Grease: More than a Musical

If I tried to count on my fingers the number of times I’ve gone to a friend’s house to help them with a bike project, only to find that they don’t have any grease... I’d need a lot more hands. It’s gotten to the point that I just have mine in my bag ready to go, but some people seem to need a refresher on exactly why grease is so important – let’s do that now!

Damage-Free Installation/Removal

So you just got your new bike, you’re ready to ride, but your bike’s not. That’s ok, pop on a couple pedals, slide the seatpost in there and you’re good to go, right? Well, as long as you grease up.

When it comes to pedal installation, besides the obvious tricks, be sure to grease those threads up generously. A heaping helping of grease on the pedal spindle and the crank threads will help everything slide in smoothly and help you remove those pedals down the road once it’s time for a change.

Ditto for seatposts. If you’ve purchased a used bike or two, you’ve likely encountered a seatpost that is so seized in the frame, that there’s just no getting it out. That hassle can be avoided with a little grease during the install. Coat the seatpost and seattube generously, and everything will slide together smoothly (and slide apart easily once you’re ready for a change).

Basically, anytime you’re joining threaded surfaces on the bike, a little grease will go a long way toward making everything come together easily and come apart again down the road.

Bearing-Parts Overhaul

Disassemble any part that has bearings and (hopefully) you’ll find grease keeping everything spinning smoothly. Headsets, bottom brackets, hubs, etc… all lube their bearings and retainers with grease to keep everything buttery. Over time that old grease is washed out, and you’ll eventually need to re-up or risk shredding your bearings from the increased friction. Luckily, that same grease you use to lube your threads, can also pack your hubs! Just make sure to choose something waterproof and right for bikes.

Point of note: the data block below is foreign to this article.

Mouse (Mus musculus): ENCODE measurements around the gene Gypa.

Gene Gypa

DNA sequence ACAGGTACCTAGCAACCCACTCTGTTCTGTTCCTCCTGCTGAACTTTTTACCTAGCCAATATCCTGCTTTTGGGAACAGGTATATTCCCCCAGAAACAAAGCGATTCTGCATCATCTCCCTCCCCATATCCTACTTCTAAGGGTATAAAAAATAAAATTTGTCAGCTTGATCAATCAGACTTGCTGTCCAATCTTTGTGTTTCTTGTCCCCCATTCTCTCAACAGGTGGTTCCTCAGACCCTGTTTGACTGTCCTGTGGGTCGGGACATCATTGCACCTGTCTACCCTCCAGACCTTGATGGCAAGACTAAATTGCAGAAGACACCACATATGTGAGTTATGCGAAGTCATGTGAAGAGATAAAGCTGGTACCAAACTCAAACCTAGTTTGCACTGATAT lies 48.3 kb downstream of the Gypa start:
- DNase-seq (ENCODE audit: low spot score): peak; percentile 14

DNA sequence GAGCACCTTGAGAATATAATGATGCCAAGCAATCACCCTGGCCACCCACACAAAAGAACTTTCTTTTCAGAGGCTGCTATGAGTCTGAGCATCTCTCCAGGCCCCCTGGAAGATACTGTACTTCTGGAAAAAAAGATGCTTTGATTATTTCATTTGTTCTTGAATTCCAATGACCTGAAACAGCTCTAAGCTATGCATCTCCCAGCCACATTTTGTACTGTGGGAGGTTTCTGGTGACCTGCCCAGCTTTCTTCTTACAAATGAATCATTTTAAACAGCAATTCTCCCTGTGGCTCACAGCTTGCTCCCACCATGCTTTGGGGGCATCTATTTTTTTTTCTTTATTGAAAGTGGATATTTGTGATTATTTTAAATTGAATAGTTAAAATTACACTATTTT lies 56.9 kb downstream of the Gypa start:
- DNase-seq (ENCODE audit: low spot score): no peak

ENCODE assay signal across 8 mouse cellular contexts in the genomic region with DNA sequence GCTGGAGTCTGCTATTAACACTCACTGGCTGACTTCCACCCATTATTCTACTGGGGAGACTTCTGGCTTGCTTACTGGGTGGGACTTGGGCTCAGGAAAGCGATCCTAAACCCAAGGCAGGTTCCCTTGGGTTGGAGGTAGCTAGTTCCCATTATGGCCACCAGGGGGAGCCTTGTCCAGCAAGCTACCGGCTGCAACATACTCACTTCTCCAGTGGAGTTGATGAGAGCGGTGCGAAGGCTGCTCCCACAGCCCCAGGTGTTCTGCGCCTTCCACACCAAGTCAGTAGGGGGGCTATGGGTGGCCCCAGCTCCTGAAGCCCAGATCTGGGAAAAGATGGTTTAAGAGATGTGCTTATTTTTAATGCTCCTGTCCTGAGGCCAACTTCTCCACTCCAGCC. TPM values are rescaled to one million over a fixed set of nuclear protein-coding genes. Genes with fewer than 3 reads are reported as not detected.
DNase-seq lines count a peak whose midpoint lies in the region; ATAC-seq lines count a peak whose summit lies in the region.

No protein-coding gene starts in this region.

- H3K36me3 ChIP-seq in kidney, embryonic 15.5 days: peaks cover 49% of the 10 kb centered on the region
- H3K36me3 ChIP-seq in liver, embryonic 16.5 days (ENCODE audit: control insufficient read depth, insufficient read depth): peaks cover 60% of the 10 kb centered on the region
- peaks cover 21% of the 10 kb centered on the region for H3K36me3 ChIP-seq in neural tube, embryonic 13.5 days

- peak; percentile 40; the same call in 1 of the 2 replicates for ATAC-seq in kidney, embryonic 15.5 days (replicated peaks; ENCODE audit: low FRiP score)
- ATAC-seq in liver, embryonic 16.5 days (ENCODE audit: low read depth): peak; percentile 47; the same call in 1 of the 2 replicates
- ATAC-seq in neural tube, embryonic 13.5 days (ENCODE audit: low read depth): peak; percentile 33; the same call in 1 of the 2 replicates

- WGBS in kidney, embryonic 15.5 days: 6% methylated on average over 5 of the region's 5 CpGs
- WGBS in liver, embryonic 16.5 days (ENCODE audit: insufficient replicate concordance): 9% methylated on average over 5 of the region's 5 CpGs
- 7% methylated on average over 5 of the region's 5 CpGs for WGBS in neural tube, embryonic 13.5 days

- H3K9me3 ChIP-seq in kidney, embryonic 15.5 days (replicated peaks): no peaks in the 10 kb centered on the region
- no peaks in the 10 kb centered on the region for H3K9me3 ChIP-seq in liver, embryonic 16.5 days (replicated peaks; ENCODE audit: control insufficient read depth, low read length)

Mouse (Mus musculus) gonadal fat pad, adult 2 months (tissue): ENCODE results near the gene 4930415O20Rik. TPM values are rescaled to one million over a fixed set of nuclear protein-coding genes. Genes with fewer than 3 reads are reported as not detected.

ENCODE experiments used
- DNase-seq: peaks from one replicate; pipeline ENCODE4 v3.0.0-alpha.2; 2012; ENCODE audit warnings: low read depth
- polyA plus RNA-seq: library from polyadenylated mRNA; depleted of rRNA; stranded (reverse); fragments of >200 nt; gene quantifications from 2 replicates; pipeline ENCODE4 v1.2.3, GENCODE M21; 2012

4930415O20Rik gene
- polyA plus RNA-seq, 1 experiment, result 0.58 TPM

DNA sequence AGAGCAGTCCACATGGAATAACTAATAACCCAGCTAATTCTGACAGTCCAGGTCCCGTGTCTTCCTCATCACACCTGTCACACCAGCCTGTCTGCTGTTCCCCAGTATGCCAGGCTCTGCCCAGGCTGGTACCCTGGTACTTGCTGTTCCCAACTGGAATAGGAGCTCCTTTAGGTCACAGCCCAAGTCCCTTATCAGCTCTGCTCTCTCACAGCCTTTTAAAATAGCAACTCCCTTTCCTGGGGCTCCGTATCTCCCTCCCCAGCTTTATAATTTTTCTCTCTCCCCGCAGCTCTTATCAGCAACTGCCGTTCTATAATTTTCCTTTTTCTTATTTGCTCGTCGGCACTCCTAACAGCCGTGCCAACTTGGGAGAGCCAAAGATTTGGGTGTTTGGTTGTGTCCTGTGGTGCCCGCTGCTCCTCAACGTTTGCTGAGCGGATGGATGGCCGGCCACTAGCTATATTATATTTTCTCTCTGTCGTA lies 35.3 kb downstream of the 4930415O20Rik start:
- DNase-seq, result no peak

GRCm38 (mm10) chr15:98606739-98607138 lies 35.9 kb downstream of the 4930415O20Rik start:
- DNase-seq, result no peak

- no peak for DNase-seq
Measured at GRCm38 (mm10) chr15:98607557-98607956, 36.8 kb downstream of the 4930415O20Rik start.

Grease Vs. Lube

This seems to be the sticking point for most people. Grease = lube, right? Nope. Lubricants, like chain lube, are oils – liquid at room temperature, and awesome at reducing friction, but they won’t last long as it’s fairly easy for them to be washed away. Grease, on the other hand, is… well, grease. Solid at room temperature and longer lasting, it’s awesome at keeping threaded pieces turn-able and helping your bearing-loaded parts stay spinning, but it does attract dirt, grime, and gunk that makes it imperfect for exterior uses. That’s why you’ll find grease used on threads and internal components where the elements are less of an issue, and you use lube on external bits like chains, cogs, etc… If you were to grease up your chain, it’d spin really smoothly, but all the dirt and grit that would end up sticking to it would eventually grind you to a halt (and might grind through your components too).

Just be sure to have both in your tool box, and you’ll never have to worry. And maybe, one day, I’ll be able to leave the grease at home when I head over to a friend’s for some bike work!

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